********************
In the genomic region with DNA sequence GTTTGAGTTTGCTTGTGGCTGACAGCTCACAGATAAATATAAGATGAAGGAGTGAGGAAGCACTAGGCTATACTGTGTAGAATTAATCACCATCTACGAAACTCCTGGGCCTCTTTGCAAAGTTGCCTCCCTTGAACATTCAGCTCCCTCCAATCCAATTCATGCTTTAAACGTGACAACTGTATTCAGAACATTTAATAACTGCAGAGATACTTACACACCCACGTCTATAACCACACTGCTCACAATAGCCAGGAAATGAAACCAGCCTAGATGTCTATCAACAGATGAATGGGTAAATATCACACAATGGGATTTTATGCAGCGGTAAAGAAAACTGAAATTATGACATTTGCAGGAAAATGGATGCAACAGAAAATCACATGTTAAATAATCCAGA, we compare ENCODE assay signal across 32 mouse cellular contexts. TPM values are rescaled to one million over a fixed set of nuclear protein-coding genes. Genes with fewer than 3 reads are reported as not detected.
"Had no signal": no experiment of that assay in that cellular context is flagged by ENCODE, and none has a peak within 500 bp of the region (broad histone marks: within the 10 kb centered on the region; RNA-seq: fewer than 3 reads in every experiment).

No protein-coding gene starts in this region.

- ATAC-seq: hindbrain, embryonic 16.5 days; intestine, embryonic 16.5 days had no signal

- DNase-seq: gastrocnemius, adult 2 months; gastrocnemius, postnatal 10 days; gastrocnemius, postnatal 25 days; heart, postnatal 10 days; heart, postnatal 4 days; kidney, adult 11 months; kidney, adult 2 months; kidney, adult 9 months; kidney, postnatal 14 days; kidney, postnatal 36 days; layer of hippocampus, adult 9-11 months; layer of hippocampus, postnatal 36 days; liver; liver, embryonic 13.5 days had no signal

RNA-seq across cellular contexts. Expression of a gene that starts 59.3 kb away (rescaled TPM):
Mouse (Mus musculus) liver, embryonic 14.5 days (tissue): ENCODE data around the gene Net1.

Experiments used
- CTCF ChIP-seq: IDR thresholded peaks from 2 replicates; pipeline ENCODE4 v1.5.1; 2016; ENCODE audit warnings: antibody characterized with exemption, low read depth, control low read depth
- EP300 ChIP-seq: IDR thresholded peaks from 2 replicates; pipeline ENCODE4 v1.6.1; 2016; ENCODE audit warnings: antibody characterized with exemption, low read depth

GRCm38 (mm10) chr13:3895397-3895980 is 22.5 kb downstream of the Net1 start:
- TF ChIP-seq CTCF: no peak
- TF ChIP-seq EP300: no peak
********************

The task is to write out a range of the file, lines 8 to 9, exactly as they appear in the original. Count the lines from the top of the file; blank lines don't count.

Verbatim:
Experiments used
- CTCF ChIP-seq: IDR thresholded peaks from 2 replicates; pipeline ENCODE4 v1.5.1; 2016; ENCODE audit warnings: antibody characterized with exemption, low read depth, control low read depth